Admission to residential aged care facilities: Do families matter?

Diane GIBSON, Zhibin Liu

Research output: Contribution to journalArticle

Abstract

There has come to be a ‘taken-for-granted’ relationship between the availability of informal care and admission to residential aged care facilities. In previous times people without partners had higher rates of residency in such facilities, but there was very little by way of formal home-based care services. Today, with a substantially upgraded home-based care system,we might expect to find co-residence of less significance in predicting admission to residential care.But is this the case?
Original languageEnglish
Pages (from-to)23-25
Number of pages3
JournalFamily Matters
Volume52
Publication statusPublished - 1999
Externally publishedYes

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Home Care Services
Internship and Residency
Patient Care

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title = "Admission to residential aged care facilities: Do families matter?",
abstract = "There has come to be a ‘taken-for-granted’ relationship between the availability of informal care and admission to residential aged care facilities. In previous times people without partners had higher rates of residency in such facilities, but there was very little by way of formal home-based care services. Today, with a substantially upgraded home-based care system,we might expect to find co-residence of less significance in predicting admission to residential care.But is this the case?",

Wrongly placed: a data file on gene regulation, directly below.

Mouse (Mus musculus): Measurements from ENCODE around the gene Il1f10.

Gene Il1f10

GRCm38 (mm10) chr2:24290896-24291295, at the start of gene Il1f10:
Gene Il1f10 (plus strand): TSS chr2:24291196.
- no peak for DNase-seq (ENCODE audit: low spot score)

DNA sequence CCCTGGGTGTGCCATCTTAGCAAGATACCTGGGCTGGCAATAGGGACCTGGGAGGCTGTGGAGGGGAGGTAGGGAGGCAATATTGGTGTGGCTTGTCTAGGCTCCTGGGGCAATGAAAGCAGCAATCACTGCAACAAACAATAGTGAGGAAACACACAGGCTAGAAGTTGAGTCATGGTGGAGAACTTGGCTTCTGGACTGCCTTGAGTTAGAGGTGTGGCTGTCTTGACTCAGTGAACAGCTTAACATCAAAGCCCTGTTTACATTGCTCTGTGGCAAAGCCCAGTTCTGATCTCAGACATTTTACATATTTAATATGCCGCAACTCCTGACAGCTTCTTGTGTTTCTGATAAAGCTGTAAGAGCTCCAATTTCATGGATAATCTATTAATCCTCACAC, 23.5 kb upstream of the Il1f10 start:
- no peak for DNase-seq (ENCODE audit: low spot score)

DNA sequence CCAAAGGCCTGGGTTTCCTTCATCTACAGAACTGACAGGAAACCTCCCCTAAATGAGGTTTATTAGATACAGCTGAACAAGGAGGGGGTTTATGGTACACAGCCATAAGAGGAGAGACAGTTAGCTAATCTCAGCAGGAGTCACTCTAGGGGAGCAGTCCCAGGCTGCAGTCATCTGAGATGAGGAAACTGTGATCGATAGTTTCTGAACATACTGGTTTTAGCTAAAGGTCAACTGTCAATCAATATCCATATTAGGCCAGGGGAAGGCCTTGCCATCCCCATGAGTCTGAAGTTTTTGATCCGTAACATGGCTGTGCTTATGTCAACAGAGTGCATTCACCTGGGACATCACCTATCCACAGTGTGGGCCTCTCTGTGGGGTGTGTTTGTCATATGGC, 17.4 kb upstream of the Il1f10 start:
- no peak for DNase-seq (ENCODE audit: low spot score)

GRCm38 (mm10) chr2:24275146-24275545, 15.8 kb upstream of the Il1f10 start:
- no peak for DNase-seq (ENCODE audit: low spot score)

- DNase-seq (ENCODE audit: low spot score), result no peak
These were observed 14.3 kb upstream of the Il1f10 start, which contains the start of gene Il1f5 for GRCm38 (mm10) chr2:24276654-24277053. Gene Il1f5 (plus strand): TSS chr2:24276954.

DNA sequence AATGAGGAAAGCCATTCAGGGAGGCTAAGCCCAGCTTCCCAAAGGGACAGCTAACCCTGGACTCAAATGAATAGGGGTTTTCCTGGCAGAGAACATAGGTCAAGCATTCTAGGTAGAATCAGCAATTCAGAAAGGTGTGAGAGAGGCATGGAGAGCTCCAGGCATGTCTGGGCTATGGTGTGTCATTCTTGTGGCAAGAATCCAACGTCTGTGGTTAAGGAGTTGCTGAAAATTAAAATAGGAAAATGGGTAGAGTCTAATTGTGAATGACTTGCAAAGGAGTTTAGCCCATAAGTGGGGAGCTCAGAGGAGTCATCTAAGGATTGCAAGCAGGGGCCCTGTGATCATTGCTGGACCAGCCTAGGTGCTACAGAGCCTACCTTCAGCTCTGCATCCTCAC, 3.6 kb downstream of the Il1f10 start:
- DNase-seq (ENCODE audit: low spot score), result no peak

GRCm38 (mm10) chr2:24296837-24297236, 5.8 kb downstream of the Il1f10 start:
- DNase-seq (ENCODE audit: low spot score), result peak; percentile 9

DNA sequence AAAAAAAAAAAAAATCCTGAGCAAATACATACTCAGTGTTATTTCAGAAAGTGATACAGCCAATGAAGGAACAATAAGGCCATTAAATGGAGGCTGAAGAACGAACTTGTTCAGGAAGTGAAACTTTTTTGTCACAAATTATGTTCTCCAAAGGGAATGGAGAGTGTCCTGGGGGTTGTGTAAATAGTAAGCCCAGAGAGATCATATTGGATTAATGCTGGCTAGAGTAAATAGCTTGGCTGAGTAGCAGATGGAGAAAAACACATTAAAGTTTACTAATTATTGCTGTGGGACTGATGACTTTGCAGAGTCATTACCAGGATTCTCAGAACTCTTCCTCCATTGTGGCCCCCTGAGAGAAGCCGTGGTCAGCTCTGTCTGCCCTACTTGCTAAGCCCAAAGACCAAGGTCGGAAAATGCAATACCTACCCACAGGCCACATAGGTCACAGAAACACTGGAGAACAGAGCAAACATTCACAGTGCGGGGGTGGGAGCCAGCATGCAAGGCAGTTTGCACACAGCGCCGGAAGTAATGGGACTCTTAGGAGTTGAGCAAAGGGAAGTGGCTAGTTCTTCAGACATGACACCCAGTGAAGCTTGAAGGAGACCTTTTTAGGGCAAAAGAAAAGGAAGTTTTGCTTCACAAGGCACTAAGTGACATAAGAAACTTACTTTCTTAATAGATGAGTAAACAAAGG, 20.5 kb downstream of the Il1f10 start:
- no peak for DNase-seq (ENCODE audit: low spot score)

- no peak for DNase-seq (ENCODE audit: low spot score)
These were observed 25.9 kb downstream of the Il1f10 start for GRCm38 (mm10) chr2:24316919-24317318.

author = "Diane GIBSON and Zhibin Liu",
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Admission to residential aged care facilities: Do families matter? / GIBSON, Diane; Liu, Zhibin.

In: Family Matters, Vol. 52, 1999, p. 23-25.

Research output: Contribution to journalArticle

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T1 - Admission to residential aged care facilities: Do families matter?

AU - GIBSON, Diane

AU - Liu, Zhibin

PY - 1999

Y1 - 1999

N2 - There has come to be a ‘taken-for-granted’ relationship between the availability of informal care and admission to residential aged care facilities. In previous times people without partners had higher rates of residency in such facilities, but there was very little by way of formal home-based care services. Today, with a substantially upgraded home-based care system,we might expect to find co-residence of less significance in predicting admission to residential care.But is this the case?

AB - There has come to be a ‘taken-for-granted’ relationship between the availability of informal care and admission to residential aged care facilities. In previous times people without partners had higher rates of residency in such facilities, but there was very little by way of formal home-based care services. Today, with a substantially upgraded home-based care system,we might expect to find co-residence of less significance in predicting admission to residential care.But is this the case?

M3 - Article

VL - 52

SP - 23

EP - 25

JO - Family Matters

JF - Family Matters

SN - 1030-2646

ER -